The next step is to take your strips and string them through the little holes. On the outside of the frame, make an overhand knot for each strip so it stays in place. Go every other hole with your strips when stringing them through the little holes. Believe me, if you do a strip for every hole, and you have 70+ holes, you just tripled your work load. Alright, next step is to take two strips that are next to each other. Grasping both of them together, tie a simple loop knot with them, leaving an inch between the frame and the knot. Then, grabbing the next two strips, do the same thing, and try to make the knot at the same height as the previous one. Continue around the frame until each pair of strips are knotted together (this is why you wanted an even number of strips). Once you have completed this, go down an inch or so and take two more strips that are next to each other (but from a different pair than the original pair to which it is from), tie another loop knot to make a diamond. Continue around the frame again until each strip is tied together with another strip. Then, do a third round of loop knots, making the same knots and using the same technique. Do several more rounds (I did 6 rounds) until the leftover strips are about six inches. Then, make a larger loop knot with all of the strips at the bottom together to seal your net. Cut off excess length from individual strips.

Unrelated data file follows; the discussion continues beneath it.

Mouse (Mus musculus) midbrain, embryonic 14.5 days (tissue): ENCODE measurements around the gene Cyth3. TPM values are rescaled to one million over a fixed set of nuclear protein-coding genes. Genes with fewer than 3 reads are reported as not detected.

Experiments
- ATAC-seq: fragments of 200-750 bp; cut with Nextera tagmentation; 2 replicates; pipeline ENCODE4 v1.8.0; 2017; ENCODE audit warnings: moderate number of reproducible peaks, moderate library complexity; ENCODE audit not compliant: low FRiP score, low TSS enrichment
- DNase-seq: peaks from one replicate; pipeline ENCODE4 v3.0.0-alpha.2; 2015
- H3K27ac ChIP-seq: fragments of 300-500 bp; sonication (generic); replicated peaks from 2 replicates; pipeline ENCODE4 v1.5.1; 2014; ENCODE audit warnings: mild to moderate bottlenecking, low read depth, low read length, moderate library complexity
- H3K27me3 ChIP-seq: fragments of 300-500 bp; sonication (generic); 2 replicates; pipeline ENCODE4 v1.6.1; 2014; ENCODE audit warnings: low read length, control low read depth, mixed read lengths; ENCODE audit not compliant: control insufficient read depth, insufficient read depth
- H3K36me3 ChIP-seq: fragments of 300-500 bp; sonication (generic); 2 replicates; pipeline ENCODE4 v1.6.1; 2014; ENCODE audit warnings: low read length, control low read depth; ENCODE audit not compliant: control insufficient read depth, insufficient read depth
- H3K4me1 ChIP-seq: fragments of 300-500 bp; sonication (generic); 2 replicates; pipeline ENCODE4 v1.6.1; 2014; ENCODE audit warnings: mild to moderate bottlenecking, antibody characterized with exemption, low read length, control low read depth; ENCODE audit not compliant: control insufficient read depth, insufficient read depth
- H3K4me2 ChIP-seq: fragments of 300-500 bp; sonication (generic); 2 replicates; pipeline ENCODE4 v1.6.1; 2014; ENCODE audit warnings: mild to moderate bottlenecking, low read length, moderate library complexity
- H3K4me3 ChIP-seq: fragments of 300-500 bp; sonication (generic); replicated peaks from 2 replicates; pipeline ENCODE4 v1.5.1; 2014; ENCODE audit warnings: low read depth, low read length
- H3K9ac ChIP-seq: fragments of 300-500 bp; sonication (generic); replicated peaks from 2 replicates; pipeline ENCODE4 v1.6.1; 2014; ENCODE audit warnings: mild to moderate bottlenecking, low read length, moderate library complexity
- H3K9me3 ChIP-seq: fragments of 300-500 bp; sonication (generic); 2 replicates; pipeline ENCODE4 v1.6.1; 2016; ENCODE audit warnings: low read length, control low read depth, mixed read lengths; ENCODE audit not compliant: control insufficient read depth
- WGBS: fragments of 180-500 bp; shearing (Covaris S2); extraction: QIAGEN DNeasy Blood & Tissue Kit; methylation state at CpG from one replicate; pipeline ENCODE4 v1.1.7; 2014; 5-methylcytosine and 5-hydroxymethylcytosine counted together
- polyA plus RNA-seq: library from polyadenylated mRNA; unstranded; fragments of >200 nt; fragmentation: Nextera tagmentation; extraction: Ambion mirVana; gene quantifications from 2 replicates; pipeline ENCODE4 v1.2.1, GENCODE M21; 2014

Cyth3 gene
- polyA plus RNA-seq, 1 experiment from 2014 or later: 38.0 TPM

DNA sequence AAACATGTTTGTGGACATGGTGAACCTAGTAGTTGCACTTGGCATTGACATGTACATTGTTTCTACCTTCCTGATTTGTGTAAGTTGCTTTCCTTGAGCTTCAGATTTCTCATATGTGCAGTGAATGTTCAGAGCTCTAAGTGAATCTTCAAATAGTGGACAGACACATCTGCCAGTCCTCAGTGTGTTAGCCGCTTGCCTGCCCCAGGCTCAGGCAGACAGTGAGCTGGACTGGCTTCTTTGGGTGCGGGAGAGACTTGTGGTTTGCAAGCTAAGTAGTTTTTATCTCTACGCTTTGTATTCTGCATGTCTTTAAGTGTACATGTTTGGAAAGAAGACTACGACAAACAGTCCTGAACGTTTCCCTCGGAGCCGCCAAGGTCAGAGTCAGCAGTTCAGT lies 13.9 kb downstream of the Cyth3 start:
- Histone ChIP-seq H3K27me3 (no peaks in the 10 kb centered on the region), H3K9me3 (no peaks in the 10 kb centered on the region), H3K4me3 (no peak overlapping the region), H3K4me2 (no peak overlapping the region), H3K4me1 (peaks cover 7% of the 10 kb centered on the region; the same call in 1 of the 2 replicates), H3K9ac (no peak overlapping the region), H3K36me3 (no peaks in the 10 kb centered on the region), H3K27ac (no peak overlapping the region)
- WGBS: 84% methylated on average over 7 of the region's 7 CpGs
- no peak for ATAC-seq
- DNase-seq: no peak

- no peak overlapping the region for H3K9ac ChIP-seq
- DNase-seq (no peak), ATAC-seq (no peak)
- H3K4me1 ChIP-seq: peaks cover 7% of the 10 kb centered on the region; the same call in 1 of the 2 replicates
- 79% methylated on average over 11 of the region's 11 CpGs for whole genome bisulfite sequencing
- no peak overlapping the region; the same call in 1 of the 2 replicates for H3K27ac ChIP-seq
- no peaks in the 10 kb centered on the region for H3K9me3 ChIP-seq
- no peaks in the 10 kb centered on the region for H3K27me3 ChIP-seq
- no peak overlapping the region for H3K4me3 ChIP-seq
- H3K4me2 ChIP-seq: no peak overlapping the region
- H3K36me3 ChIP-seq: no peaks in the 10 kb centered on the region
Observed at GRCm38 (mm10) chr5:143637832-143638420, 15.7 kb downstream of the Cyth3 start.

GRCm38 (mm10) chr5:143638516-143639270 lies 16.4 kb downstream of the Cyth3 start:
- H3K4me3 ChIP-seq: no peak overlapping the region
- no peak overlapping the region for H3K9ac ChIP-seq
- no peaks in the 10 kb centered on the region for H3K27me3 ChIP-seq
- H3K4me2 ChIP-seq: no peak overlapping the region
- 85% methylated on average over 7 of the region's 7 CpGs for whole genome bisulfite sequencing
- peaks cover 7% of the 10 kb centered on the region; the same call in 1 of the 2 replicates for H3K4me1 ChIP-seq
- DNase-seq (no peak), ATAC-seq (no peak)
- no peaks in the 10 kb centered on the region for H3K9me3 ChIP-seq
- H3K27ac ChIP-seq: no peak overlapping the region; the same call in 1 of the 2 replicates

Step 5: Securing Your Net
Next, take a long piece of duct tape and wrap it around the loop knot at the bottom, so that it is completely covered. Then, take another long piece of duct tape and wrap it around the top so that it covers the overhand knots that keep the strips in place. I put two pieces of duct tape around it for extra strength.
Step 6: The Handle
To make the handle, first take a long piece of duct tape. Then, take a slightly smaller piece of duct tape and join the two sticky sides together. You should have a little piece of the sticky side on each side of the strap. The, attach the strap to the bottom of the handle of the racket so that the sticky side of the strap adheres to the handle of the racket. Then, cover the racket handle in more duct tape, especially the area where the duct tape handle is attached, so the duct tape handle is now secure. The loop should be big enough to fit your hand through. The handle is nice because you can attach it to your belt, hang it up somewhere, or make sure the net doesn't fall in the water.
Step 7: Finish and Enjoy
You are now done with your very own fishing net that you made by yourself. Congratulations! Show it off to everyone, and watch them be amazed when you said it was made out of only a tennis racket and duct tape. Take it with you on your next fishing trip and use it to catch a fish. Enjoy!
This net will only work for smaller fish: bass, large bluegill and other panfish, trout, ect. Please practice catch and release.
I have not yet used this on a fishing trip, but when I do, I will take pictures and post them.
This instructable would be very happy if you ranked it, commented on it, made your own net and posted pictures of it, and voted for it in the Great Outdoors Duct Tape Contest. Thank you!